Association analyses identify multiple new lung cancer susceptibility loci and their interactions with smoking in the Chinese population

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Abstract

To find additional susceptibility loci for lung cancer, we tested promising associations from our previous genome-wide association study (GWAS)1 of lung cancer in the Chinese population in an extended validation sample size of 7,436 individuals with lung cancer (cases) and 7,483 controls. We found genome-wide significant (P < 5.0 × 10−8) evidence for three additional lung cancer susceptibility loci at 10p14 (rs1663689, close to GATA3, P = 2.84 × 10−10), 5q32 (rs2895680 in PPP2R2B-STK32A-DPYSL3, P = 6.60 × 10−9) and 20q13.2 (rs4809957 in CYP24A1, P = 1.20 × 10−8). We also found consistent associations for rs247008 at 5q31.1 (IL3-CSF2-P4HA2, P = 7.68 × 10−8) and rs9439519 at 1p36.32 (AJAP1-NPHP4, P = 3.65 × 10−6). Four of these loci showed evidence for interactions with smoking dose (P = 1.72 × 10−10, P = 5.07 × 10−3, P = 6.77 × 10−3 and P = 4.49 × 10−2 for rs2895680, rs4809957, rs247008 and rs9439519, respectively). These results advance our understanding of lung cancer susceptibility and highlight potential pathways that integrate genetic variants and smoking in the development of lung cancer.

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Figure 1: Regional plots of the five identified marker SNPs (rs1663689 at 10p14, rs2895680 at 5q32, rs4809957 at 20q13.2, rs247008 at 5q31.1 and rs9439519 at 1p36.32).

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Acknowledgements

This work is funded by the China National High-Tech Research and Development Program Grant (2009AA022705) and partly funded by the National Key Basic Research Program Grant (2011CB503805) and the National Natural Science Foundation of China (30730080, 30972541 and 30901233), Jiangsu Natural Science Foundation (BK2011028), Natural Science Foundation of the Jiangsu Higher Education Institutions of China (11KJA330001), the US National Institutes of Health Grant (U19 CA148127) and the Priority Academic Program Development of Jiangsu Higher Education Institutions. The authors thank all the study subjects, research staff and students who participated in this work.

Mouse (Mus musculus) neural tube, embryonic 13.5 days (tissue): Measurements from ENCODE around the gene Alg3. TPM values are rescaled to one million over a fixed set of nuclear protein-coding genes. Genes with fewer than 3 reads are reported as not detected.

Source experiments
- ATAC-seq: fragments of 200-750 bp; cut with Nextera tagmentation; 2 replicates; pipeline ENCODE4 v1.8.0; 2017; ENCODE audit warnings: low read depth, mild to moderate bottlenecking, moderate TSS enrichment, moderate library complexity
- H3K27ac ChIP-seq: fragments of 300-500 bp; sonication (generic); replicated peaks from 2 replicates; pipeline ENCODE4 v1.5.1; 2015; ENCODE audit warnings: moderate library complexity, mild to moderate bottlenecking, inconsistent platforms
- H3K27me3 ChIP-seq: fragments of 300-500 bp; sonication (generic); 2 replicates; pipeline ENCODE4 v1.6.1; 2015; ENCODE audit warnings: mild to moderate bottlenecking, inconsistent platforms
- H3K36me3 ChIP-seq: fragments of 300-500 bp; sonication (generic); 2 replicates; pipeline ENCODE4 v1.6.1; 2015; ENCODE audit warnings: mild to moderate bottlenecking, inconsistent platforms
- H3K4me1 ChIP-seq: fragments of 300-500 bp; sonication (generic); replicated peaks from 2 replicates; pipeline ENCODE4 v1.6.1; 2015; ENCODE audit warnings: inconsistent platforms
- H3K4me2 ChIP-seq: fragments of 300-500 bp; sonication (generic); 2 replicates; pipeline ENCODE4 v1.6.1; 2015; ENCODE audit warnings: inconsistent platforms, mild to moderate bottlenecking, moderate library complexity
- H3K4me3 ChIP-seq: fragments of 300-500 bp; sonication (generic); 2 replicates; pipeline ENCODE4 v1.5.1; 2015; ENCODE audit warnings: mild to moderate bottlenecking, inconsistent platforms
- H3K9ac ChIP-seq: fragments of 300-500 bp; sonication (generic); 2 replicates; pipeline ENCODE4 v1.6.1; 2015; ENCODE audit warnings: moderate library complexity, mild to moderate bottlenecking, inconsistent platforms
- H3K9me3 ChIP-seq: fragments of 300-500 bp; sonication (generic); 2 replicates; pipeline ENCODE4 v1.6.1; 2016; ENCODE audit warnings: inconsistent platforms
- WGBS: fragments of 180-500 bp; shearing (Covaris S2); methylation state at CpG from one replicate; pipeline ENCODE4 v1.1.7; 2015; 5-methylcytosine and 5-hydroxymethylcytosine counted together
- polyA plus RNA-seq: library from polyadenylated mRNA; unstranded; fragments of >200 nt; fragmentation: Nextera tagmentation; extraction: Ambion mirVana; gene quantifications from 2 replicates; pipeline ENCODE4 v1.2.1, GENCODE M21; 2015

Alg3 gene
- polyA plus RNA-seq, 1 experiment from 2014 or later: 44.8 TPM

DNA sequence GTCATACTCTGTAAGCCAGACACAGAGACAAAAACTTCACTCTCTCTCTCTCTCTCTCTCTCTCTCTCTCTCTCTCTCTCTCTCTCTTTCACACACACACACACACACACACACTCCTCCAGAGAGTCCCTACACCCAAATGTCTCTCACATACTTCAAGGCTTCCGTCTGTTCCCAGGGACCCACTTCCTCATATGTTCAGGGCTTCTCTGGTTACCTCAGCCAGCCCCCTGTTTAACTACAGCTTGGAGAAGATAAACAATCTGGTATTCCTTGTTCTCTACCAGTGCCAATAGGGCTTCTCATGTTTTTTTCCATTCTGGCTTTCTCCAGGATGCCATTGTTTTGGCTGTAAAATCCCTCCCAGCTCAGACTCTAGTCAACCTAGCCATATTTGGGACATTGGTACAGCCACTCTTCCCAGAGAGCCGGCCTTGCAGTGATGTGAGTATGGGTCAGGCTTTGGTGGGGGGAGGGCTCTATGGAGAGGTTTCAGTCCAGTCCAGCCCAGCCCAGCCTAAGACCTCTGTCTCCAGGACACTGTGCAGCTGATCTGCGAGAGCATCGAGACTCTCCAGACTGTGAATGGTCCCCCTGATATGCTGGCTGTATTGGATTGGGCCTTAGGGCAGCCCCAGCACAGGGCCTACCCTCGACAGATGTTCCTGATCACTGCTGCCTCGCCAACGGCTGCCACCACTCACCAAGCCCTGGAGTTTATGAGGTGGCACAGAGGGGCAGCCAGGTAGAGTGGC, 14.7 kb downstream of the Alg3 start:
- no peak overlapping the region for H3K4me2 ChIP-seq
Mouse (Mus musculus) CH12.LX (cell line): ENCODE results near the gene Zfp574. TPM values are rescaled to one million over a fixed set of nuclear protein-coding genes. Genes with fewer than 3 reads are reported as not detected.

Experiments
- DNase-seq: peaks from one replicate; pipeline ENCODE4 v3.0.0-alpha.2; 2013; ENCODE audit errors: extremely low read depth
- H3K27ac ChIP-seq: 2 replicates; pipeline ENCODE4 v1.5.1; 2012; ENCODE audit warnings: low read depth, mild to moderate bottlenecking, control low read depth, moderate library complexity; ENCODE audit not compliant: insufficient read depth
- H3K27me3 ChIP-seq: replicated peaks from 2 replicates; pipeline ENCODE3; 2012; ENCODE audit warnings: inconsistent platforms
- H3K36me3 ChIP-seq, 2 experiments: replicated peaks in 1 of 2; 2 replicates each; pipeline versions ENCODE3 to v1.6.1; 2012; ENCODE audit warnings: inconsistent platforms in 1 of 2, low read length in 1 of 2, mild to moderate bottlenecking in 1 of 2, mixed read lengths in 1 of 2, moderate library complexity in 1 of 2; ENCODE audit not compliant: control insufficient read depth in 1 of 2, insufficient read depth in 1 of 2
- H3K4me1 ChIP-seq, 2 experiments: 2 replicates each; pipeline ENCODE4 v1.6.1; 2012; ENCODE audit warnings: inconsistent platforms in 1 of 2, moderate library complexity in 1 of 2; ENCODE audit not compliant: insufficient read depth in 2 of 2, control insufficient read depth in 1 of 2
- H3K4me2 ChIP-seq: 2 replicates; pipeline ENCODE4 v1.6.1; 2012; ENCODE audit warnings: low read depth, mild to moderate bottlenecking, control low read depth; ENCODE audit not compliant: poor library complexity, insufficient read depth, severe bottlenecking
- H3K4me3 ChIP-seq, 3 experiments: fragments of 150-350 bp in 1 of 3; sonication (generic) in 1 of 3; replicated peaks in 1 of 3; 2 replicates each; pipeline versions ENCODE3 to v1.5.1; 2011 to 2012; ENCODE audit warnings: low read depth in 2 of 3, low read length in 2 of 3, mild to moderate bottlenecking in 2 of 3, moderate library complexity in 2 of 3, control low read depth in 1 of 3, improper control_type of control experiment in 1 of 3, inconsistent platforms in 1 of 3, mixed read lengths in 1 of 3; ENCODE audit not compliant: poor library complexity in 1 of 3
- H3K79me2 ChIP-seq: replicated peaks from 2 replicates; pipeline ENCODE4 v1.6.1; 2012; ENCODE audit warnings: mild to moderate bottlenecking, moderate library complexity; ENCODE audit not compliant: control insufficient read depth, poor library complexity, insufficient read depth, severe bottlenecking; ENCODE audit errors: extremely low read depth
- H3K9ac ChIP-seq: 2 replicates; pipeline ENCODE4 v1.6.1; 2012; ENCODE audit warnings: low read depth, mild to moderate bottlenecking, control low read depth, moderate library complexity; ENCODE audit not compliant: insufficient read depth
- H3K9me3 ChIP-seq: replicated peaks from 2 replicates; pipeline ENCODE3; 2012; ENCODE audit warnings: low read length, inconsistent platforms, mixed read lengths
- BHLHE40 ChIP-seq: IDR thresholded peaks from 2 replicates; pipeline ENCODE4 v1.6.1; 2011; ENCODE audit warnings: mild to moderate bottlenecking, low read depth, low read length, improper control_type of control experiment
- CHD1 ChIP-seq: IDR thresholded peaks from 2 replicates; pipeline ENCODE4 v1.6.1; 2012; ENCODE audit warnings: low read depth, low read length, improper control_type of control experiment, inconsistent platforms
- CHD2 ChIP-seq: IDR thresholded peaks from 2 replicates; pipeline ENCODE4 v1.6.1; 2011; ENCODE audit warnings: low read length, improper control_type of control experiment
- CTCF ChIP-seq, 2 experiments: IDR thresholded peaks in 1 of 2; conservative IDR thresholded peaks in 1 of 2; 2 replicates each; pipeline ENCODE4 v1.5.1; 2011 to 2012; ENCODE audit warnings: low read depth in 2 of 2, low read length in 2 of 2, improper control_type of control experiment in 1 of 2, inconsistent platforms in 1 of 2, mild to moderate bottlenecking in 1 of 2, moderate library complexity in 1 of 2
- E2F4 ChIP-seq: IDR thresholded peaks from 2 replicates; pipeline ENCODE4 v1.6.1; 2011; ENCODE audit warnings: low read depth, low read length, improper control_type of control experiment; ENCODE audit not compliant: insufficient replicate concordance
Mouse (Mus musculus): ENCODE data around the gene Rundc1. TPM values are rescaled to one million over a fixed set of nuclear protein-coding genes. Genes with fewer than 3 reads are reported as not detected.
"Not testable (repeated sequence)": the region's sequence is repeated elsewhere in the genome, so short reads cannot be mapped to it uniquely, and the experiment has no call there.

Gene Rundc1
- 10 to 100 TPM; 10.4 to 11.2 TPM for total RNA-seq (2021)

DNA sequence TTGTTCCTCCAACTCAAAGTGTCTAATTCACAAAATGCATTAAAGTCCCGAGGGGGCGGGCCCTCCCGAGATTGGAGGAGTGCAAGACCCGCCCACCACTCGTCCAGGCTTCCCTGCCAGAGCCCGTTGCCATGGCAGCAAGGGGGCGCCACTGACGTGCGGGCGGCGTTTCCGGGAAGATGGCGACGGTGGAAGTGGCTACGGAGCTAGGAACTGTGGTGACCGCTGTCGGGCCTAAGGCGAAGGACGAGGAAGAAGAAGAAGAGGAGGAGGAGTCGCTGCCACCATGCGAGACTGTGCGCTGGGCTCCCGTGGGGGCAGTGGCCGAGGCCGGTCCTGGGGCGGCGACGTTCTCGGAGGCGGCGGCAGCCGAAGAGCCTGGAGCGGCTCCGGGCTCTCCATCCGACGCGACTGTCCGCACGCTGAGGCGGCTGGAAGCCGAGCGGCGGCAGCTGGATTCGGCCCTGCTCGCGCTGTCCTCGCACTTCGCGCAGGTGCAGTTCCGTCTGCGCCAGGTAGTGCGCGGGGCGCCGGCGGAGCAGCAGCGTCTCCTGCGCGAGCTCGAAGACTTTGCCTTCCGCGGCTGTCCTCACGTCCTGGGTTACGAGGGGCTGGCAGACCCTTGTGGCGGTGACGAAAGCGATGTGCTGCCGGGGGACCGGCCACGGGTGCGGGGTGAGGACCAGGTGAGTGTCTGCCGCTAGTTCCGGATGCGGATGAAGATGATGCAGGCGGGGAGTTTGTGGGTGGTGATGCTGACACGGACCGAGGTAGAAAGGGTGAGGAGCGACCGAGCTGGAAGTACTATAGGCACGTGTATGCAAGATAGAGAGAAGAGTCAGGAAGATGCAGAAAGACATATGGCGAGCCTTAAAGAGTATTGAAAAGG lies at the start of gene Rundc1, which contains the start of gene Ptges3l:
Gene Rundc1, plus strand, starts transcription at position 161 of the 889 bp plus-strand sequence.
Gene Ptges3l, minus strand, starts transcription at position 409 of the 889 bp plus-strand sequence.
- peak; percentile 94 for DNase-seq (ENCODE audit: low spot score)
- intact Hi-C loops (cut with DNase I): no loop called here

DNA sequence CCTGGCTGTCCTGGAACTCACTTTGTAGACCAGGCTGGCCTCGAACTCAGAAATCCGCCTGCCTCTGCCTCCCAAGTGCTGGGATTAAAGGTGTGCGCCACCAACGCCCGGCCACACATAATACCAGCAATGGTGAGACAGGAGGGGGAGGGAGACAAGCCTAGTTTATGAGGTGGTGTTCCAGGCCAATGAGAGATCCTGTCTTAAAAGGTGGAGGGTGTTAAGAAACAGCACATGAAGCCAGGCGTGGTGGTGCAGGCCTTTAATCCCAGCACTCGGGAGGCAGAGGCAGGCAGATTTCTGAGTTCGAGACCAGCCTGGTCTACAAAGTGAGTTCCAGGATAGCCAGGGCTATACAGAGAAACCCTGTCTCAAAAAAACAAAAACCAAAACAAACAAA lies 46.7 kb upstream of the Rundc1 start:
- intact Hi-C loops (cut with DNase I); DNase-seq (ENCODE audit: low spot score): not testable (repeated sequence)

Author information

H.S. directed the study, obtained financial support and was responsible for study design, interpretation of results and manuscript writing. J. Dong and Z.H. performed overall project management, along with C. Wu, and drafted the initial manuscript. J. Dong, Z.H., Z.L., J. Dai and R.Z. performed statistical analyses. D. Lin, T.W., Y. Shi, D. Lu, L.J., B.Z., J.L. and K.C. directed each participating study and jointly organized this study. M.C., C. Wang, Y.J., S.C., Z.Q., J.G. and C.S. were responsible for sample processing and managed the genotyping data. H.M., G.J., Z.P., Y.C., Y. Shu and L.X. were responsible for subject recruitment and sample preparation of the Nanjing samples. C. Wu, D.Y., X.L. and W.T. were responsible for subject recruitment and sample preparation of the Beijing samples. H.G., Q.D., L.L. and P.X. were responsible for subject recruitment and sample preparation of the Wuhan samples. X.Z., J.W., G.Z., H.C., B.H. and C.B. were responsible for subject recruitment and sample preparation of the Shanghai samples. Z.Y., W.W., P.G., Y.Z., H. Zhang and Y.Y. were responsible for subject recruitment and sample preparation of the Shenyang samples. L.Y. was responsible for subject recruitment and sample preparation of the Guangzhou samples. H. Zheng was responsible for subject recruitment and sample preparation of the Tianjin samples. C.I.A. was responsible for the scientific editing. F.C. oversaw the statistical analyses process. All authors approved the final manuscript.

Correspondence to Hongbing Shen.

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